Give Us a Chance to Shatter STEM's Glass Ceiling | Opinion

As adolescents, we dreamed of pursuing careers in science. But until recently, neither of us were sure it was possible—because we never saw any engineers or scientists who looked like us.

We're 18-year-old young women of color. One of us is from California, and the other is from Minnesota. Growing up, the people we saw working in science, technology, engineering and math (STEM) jobs were almost exclusively white men.

That all changed when we started participating in a STEM internship program for high school students. We learned that we have what it takes to pursue careers in math and science—and that there are people with backgrounds like ours who are succeeding in these fields.

We wish all girls had the chance to see people like themselves working their dream jobs. If there were more internships like the ones we have, more girls would feel capable of shattering glass ceilings.

There's a staggering gender gap in the country's STEM workforce. The U.S. Census described women as "vastly underrepresented" in STEM, accounting for nearly half of U.S. workers but just 27 percent of people working in STEM, who are paid less than men and receive fewer research grants.

Women are going to college in higher numbers than ever before. But while they make up 56 percent of university students in the United States, they hold less than one-third of bachelor's and master's degrees in STEM subjects.

We believe this is because women aren't encouraged to join STEM fields. In a society that commonly uses masculine pronouns to refer to scientists and engineers and has a glaring scarcity of women in the field, girls don't have enough role models they need.

We certainly felt that way. As we started taking higher-level science and math classes, we noticed we were some of the only girls in the room. None of the boys wanted to partner with us for projects. Our teachers and guest lecturers were predominately male. We felt like we were constantly fighting to prove we were smart enough.

For one of us—Jomi—being an immigrant didn't help. She moved from Nigeria at 5 years old. Throughout schooling, she felt looked down upon for her national origin, as though others didn't believe she was capable.

A research scientist works inside a laboratory
A research scientist works inside a laboratory. PATRICK T. FALLON/AFP via Getty Images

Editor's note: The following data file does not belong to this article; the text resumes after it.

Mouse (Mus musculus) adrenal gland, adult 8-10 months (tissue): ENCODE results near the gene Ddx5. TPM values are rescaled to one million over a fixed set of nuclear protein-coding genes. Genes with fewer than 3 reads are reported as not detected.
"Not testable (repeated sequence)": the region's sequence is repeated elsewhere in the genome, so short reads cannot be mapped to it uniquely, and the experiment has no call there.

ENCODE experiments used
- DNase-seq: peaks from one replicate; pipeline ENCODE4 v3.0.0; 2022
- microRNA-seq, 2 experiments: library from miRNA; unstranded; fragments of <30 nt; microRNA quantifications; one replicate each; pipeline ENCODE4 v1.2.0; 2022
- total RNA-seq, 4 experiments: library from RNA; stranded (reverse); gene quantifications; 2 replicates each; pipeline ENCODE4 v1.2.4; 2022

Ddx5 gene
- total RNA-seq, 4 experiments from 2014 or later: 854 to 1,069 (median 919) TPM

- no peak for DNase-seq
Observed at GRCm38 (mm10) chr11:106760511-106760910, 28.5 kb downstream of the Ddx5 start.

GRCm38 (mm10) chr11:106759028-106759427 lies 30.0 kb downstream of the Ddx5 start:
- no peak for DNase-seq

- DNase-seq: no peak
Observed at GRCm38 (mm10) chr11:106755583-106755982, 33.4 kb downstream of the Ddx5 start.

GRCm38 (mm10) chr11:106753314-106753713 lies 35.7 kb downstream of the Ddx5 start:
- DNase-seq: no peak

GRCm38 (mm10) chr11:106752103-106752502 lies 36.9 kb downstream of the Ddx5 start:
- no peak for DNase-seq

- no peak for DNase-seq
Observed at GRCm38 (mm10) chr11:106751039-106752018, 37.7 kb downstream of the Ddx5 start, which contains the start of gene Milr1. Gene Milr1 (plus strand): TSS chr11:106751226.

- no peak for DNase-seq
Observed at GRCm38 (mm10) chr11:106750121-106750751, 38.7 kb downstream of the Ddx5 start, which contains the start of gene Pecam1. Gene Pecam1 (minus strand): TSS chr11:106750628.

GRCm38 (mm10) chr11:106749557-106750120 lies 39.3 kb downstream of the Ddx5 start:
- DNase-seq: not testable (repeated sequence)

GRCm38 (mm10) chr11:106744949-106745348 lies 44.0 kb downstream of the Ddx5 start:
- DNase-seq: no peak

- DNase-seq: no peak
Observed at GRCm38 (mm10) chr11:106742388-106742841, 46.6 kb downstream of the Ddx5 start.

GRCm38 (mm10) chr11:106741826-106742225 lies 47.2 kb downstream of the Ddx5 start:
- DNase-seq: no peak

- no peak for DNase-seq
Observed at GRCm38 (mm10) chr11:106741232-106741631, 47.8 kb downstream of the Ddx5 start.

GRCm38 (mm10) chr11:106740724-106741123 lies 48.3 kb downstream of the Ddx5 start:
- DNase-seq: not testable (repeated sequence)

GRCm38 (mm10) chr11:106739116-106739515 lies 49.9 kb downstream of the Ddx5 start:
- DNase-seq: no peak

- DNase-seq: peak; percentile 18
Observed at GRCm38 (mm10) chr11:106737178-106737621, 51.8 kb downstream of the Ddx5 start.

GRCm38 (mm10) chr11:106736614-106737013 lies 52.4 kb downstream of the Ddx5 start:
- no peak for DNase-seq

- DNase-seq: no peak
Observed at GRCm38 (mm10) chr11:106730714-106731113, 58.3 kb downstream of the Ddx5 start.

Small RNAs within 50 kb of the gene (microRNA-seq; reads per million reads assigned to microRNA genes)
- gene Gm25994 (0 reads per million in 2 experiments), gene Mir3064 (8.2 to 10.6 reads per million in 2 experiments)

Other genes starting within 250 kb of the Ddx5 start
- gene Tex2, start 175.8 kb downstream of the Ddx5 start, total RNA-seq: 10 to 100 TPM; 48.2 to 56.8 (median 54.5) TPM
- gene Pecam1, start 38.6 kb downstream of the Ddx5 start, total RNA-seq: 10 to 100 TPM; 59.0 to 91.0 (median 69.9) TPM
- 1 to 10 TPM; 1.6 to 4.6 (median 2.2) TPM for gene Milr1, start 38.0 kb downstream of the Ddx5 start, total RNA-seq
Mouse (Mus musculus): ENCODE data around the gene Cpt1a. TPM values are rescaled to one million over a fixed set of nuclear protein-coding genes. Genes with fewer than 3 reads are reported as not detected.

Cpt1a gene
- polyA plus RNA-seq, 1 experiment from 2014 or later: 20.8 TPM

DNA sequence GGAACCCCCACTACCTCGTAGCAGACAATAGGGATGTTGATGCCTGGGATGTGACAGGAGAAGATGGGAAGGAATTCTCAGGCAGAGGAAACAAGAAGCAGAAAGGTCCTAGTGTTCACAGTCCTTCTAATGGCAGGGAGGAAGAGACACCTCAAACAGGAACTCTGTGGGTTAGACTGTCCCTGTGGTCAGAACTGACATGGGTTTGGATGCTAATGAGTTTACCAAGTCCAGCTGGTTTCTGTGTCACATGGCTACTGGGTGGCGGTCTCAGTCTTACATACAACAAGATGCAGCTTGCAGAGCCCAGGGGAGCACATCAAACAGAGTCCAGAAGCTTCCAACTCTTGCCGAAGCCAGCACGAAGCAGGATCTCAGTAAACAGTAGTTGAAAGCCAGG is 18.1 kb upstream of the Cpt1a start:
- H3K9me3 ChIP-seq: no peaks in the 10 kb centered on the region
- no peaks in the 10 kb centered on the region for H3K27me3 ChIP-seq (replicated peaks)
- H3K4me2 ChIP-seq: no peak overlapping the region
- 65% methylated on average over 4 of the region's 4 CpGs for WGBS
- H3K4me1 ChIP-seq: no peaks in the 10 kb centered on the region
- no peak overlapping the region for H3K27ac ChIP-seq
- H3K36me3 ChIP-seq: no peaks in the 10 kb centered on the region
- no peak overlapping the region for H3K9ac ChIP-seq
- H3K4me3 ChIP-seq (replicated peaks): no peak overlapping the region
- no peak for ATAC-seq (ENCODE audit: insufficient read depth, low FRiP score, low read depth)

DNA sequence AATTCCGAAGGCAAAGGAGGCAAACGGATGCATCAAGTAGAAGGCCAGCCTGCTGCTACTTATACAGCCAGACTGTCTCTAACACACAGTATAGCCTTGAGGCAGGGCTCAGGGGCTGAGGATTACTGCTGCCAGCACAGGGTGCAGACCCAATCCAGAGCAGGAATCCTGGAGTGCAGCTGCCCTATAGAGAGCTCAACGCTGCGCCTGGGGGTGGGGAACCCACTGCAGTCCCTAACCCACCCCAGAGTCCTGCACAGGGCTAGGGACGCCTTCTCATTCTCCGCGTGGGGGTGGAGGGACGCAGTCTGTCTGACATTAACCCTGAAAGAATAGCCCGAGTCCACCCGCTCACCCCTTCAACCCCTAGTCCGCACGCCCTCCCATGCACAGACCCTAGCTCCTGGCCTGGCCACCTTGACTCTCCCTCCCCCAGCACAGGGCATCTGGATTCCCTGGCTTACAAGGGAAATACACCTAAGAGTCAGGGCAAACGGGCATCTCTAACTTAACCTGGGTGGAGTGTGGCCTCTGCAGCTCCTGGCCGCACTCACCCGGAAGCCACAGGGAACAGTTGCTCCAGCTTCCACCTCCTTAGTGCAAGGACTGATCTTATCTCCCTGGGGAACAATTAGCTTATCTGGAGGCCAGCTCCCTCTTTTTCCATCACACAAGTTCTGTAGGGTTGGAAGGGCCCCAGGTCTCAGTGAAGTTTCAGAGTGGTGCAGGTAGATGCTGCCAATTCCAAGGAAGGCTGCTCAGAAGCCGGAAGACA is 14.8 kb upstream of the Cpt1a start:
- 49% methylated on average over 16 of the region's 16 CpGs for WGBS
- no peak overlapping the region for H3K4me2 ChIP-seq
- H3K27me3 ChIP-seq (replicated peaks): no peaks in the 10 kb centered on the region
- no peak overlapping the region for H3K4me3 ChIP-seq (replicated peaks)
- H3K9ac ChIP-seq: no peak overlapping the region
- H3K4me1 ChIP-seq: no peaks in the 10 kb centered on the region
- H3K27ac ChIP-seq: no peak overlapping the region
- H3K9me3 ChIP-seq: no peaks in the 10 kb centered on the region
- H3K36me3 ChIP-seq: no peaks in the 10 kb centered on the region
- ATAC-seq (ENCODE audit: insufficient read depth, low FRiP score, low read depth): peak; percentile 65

During our internships, we learned that we were indeed capable. Our program at the health care company Abbott matched students from historically underrepresented and low-income backgrounds with work opportunities in operations, quality control, manufacturing and research and development, among other STEM disciplines.

One of us—Fiona—worked alongside a team of female scientists who were passionate about their work and encouraged her to pursue a degree in biology when starting at UCLA this fall. Jomi met a female engineer for the first time—and can't wait to study engineering at Northwestern University.

Having women as mentors gave us confidence that we can change the world through STEM, just like them.

Summer experiences like ours are the exception, not the norm. That's unfortunate, not just for the many girls who don't get the chance to reach their full potential, but also for our country. The United States will need nearly 1.1 million more STEM workers by 2030.

Wouldn't it be great if many of them were women and people of color? We need scientists and engineers from all backgrounds to solve problems that affect all corners of society.

If our experience is any indication, the best way to reach underrepresented kids interested in STEM is to start early. One way that can happen is if more companies create internship programs that offer high school girls opportunities in STEM fields.

Our planet faces a huge range of challenges that people with expertise in math and science can help solve, from curing disease to addressing climate change. To tackle problems of this scale, we need to empower all of America's youth. We can only fully thrive with diverse minds leading the way.

Jomi Babatunde-Omoya is a freshman at Northwestern University studying engineering.

Fiona Harley is a freshman at UCLA studying biology and engineering.

The views expressed in this article are the writers' own.